Pinterest Buys Instapaper, Next Step in Becoming Media Portal

Pinterest is acquiring Instapaper, the app that allows consumers to save content for later viewing. The deal provides San Francisco-based Pinterest with access to vital behavioral data and technology that could help it better target content and ramp up its capabilities to compete with Facebook as a next-generation, insular media portal. Instapaper is expected to remain a standalone app, and Pinterest will invest in its further development. The majority of Instapaper’s team, including CEO Brian Donohue and community manager Rodion Gusev, will relocate from New York to California.

“It’s not immediately obvious what Pinterest would want with Instapaper,” according to Wired. “The ‘read later’ app makes most of its money through selling advertising, subscriptions, and the paid version of its apps, but its margins are likely slim. Still, Pinterest says that many of its 100 million monthly active users already use Pinterest to save articles for reading later, calling this a ‘core use case.’”

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Pinterest and Instapaper serve a similar purpose for most users. People pin images and articles through Pinterest to track and share content from around the Web, similar to why people turn to the popular read-it-later Instapaper service.

However, Instapaper stores the actual content so that people do not need to leave the app. And now it provides six years’ worth of user data that can be combined with the interests of Pinterest users.

Marketing Land points out that “it could give Pinterest a way to try to rival Facebook as a popular place people go to find things to check out, be it wardrobe ideas, tattoo designs, how-to videos or news articles.”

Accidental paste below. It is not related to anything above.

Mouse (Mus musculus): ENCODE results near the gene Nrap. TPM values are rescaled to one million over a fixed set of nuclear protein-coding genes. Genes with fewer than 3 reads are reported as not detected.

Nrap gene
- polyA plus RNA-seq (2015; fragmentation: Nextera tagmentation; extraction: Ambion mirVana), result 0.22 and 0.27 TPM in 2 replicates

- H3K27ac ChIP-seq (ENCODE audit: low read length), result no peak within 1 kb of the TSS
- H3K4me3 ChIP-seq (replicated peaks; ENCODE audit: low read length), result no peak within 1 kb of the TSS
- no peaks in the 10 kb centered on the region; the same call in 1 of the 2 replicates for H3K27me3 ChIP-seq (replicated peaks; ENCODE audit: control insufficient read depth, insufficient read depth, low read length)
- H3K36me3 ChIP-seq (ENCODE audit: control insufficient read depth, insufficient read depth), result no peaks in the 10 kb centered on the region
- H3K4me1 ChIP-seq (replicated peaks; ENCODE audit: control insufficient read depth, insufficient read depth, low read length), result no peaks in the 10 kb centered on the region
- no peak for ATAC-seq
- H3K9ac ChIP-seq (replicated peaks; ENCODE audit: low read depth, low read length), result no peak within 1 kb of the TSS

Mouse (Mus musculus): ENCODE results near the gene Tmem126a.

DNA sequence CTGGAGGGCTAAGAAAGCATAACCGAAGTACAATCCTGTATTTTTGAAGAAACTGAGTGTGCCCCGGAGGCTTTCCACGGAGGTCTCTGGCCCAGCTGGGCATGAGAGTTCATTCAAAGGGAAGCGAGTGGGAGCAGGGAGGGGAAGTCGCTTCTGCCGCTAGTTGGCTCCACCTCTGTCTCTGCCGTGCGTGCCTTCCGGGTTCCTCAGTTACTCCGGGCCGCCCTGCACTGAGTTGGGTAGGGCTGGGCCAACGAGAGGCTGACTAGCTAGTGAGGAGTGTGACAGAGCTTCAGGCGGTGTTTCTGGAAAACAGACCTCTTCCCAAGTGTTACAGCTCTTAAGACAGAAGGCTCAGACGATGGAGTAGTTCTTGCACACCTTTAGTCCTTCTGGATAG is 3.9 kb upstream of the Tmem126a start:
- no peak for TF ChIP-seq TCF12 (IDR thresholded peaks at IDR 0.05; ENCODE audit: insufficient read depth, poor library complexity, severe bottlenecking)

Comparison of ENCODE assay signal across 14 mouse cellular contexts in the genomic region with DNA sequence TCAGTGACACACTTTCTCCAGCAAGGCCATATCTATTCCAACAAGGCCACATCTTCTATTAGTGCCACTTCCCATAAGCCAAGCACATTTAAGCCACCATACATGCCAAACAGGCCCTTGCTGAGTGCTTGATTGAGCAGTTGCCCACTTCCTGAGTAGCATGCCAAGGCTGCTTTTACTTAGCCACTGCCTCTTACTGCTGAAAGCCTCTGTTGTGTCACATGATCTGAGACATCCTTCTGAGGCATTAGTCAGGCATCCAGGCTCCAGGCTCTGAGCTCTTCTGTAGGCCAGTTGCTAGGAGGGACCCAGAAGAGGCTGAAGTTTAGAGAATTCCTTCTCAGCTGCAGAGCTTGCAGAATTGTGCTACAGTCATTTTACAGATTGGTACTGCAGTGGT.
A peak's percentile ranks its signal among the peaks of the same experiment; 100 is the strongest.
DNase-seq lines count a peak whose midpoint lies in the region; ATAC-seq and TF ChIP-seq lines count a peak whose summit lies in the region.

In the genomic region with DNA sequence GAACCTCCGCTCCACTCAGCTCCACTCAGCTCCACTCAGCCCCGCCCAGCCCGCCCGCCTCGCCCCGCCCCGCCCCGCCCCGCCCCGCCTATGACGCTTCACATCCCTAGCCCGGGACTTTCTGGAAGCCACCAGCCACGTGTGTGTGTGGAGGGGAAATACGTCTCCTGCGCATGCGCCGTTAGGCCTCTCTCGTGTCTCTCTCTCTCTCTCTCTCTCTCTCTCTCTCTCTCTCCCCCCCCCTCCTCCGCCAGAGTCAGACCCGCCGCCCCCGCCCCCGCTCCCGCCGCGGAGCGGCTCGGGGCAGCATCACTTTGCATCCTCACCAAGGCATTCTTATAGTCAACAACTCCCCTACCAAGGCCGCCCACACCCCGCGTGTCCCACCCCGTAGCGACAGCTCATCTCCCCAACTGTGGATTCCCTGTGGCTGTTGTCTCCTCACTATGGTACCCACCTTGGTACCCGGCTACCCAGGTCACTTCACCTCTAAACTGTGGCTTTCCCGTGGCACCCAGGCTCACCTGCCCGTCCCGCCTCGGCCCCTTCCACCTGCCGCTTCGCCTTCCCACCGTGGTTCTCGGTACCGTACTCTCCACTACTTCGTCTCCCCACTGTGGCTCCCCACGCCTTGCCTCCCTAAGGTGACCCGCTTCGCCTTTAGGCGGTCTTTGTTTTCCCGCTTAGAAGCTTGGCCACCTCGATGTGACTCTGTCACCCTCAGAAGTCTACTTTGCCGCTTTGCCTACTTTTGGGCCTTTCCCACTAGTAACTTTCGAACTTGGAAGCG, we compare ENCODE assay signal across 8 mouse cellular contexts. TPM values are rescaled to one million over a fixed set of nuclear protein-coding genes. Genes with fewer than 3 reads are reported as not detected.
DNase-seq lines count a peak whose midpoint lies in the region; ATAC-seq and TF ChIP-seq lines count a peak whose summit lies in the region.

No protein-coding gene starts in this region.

“Pinterest has been pretty clear about its ambitions to be something of a hybrid between Google and Facebook. It’s as much a search engine as a social network,” notes Marketing Land. Pinterest has also primarily served as a tool for people to track content outside its walls.

But like Facebook and Google, Pinterest is becoming more insular. Last year it debuted Buyable Pins for making purchases inside Pinterest, and earlier this month it introduced a native video player for viewing organic videos (and video ads) not controlled by an outside service.

“Pinterest could put Instapaper to use more broadly in the Pinterest ecosystem, including bolstering the technologies that the social network uses to index text-based content and make recommendations to users,” suggests Wired.

With its focus on text articles, Instapaper could also help Pinterest with reaching an international audience, especially where lower-end phones are common. The “app’s mature text parser may even help Pinterest index other primarily text-based items — like websites.”